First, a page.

[100 Emerging Women Leaders] Meet Pooja Goyal, the serial entrepreneur whose bootstrapped edtech startup found success
Entrepreneurship isn’t a new vocation for Pooja Goyal. During the Dotcom boom, she had founded a company, which soon shut down. Despite witnessing the ups and downs of entrepreneurship, today, Pooja says, she can’t think of doing anything else.
“For me, building things is important. If there is a problem, I simply cannot ignore it. I have to dig deep and find a solution,” Pooja tells HerStory in a conversation.
In 2020, the serial entrepreneur joined Tarun Bhalla to build Avishkaar into a global brand for robotics and coding education for the K-12 sector.
An IIT-Delhi chemical engineering graduate, Pooja had realised that engineering wasn’t her cup of tea quite early on. But, she says, doing engineering at IIT-Delhi helped her build a strong network of friends, mentors, and people, with whom she could take risks, experiment, and build projects.
Starting up and failing
Pooja launched her first startup in 1999, an enterprise software startup in the Bay Area, US, way before startups were a thing. However, the company went under in the 2001 downturn.
“I then decided to do an MBA and joined INSEAD in France. It was five years after my engineering,” she shares.
Although Pooja stuck with tech, the subject was largely focused on project management. Post INSEAD, she joined a company called PalmSource — the pre-cursor to handheld devices.
“For the first time, we had figured out how to transfer business cards through Bluetooth,” she says, adding that she was building the developer ecosystem. Post this stint, she joined Adobe, where she managed the project marketing team.
While still working with Adobe, in 2007, Pooja decided to move back to India. However, she soon quit her job to start her second startup — Intellitots — which she built with a batchmate from IIT Delhi. The idea for Intelliots came from her own experience.
A problem that cannot be unseen
“For me, the biggest thing then was the flexibility to manage my time. And as I started seeing my children grow, I realised they were learning everything on their own. It was an AI model at work. I wondered what learning model sat inside of my daughter’s brain that allowed her to learn everything quickly — talking, crawling etc. I went down the rabbit hole of genetics and neuroscience to understand the brain and the cognitive processes,” Pooja says.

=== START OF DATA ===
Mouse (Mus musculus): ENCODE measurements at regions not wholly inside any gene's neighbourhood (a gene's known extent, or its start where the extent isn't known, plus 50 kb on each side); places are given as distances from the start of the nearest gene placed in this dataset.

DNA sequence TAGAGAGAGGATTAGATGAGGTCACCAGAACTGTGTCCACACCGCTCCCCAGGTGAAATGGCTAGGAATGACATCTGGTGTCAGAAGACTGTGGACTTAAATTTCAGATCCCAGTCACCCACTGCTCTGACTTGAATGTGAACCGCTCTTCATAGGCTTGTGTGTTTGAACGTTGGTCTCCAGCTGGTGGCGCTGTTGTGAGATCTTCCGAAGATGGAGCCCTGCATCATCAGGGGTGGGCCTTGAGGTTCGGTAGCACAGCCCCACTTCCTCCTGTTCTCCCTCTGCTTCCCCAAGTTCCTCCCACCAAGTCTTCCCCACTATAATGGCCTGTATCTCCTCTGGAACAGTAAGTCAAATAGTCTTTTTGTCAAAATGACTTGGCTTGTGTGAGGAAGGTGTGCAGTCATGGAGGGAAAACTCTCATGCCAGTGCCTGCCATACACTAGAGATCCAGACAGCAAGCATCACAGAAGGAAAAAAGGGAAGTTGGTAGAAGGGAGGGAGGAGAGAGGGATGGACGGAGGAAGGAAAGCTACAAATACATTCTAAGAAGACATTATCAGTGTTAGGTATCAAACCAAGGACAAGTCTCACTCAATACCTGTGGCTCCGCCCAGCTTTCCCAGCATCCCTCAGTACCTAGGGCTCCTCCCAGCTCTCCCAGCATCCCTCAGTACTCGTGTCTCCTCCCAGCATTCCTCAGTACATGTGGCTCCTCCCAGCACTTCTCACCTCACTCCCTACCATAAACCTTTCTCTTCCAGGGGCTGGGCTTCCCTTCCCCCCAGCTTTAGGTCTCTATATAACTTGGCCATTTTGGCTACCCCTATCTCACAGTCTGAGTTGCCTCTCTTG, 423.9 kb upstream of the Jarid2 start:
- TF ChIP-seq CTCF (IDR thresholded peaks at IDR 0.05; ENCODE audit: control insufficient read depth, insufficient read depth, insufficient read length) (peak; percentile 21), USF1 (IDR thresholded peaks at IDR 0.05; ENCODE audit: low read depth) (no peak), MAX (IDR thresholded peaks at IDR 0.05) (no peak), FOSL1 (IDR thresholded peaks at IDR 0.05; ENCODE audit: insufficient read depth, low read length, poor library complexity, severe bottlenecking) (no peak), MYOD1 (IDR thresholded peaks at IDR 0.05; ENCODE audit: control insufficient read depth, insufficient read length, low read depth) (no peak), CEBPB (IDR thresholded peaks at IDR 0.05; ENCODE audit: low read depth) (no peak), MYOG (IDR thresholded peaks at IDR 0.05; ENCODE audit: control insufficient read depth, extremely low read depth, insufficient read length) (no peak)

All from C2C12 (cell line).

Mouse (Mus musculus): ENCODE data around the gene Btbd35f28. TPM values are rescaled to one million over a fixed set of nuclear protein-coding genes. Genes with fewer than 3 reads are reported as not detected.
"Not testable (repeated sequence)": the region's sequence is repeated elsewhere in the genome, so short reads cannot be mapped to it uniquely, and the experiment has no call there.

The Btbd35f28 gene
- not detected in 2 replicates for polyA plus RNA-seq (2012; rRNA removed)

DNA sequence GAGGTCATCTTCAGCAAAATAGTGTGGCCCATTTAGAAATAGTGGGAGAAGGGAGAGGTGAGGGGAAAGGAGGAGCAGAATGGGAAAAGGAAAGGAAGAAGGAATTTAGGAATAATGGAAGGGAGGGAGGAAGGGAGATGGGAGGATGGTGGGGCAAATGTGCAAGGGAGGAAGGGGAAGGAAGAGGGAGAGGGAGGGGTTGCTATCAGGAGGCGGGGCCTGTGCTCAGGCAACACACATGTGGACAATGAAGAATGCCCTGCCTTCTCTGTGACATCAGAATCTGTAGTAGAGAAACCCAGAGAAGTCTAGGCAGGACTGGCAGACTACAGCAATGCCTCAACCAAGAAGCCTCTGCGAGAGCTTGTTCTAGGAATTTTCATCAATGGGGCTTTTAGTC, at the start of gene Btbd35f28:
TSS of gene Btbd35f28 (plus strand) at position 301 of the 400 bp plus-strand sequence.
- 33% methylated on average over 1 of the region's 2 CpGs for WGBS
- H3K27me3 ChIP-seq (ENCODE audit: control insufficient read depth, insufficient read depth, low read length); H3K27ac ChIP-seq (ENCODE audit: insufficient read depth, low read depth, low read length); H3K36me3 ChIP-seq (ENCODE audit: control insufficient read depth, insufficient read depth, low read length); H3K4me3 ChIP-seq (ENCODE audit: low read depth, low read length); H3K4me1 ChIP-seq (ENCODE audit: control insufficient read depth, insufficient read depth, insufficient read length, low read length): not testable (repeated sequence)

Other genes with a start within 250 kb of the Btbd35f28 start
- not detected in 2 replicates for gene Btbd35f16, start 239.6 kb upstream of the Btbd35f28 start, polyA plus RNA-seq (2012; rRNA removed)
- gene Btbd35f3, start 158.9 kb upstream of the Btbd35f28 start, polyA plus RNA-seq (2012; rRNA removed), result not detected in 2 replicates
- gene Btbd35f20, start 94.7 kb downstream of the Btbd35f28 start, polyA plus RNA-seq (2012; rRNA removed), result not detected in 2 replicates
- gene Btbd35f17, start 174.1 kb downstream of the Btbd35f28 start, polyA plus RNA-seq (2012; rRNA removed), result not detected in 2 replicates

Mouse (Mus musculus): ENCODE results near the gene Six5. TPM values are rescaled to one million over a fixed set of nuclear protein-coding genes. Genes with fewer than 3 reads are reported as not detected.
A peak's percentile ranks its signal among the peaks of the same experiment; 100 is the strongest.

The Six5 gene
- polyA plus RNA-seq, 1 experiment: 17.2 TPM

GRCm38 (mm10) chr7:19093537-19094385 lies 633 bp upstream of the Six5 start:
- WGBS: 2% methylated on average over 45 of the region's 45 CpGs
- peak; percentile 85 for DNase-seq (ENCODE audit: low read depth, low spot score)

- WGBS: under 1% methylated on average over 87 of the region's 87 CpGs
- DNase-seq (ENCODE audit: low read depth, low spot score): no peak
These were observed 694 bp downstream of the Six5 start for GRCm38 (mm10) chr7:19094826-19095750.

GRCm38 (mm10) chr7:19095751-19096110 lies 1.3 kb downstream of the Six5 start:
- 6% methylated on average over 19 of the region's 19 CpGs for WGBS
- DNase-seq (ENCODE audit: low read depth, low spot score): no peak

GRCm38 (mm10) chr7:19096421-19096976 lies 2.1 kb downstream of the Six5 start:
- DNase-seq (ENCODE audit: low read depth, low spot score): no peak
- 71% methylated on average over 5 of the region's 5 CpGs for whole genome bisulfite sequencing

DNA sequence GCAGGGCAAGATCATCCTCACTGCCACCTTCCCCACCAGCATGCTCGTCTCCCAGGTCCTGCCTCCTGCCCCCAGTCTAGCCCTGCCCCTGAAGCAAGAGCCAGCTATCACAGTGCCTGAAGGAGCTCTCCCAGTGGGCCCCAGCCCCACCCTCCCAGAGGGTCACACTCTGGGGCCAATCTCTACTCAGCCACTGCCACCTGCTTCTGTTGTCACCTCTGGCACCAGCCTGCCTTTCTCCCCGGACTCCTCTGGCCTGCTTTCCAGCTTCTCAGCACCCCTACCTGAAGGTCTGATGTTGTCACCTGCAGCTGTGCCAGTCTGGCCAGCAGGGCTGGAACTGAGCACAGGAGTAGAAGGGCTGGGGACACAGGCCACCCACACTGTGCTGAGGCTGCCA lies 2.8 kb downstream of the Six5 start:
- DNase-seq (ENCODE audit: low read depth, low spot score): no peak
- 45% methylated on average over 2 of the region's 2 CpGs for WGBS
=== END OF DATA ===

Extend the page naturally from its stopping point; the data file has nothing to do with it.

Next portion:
She realised that the early years of education are very important. But as a society, we don’t pay enough attention during those years.
“Once you see a problem, it simply cannot be unseen. I knew that raising money and the process was a treadmill, and I wanted flexibility, so I chose to bootstrap the company,” says Pooja.
After 10 years of bootstrapping and running Intellitots, the startup was acquired by KLAY.
Post this acquisition, Pooja joined her third startup, Avishkaar, in 2020. The edtech startup has developed a combination of hardware, software, curriculum, and communities to provide curated experiences to schools and children alike.
“Both schools and parents are aware that next-generation technologies, like robotics, AI, coding, IoT, and drones, are going to play a pivotal role in the world of tomorrow. However, no one is clear on how to go about introducing or teaching them to children,” she says.
Avishkaar has developed an “ecosystem type of approach” for children to learn skills in a meaningful manner.
Its robotic kits like — E Series, Tweak, and Maker Board for 5-15-year-olds — provide personalised learning with live online courses led by expert teachers. In fact, the startup enables an active and engaged online community of children who love to code, build, and innovate.
During the COVID-19 pandemic, Avishkaar shifted gears to focus on a Direct-to-Consumer (D2C) model through its existing school network and ecommerce channels.
As claimed by the startup, this shift in strategy has accelerated its growth by over five times in the last year.
“As an entrepreneur, there will be a lot of surprises, both of the pleasant and unpleasant variety. You need to learn to work and dodge around those and move ahead,” she says.
Pooja says biases are a part of life, but so far, she has just simply ignored them.
“Be okay with a No; be open to different ideas and advice; seek out connections, and speak to as many people in your industry,” Pooja advises.
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Edited by Suman Singh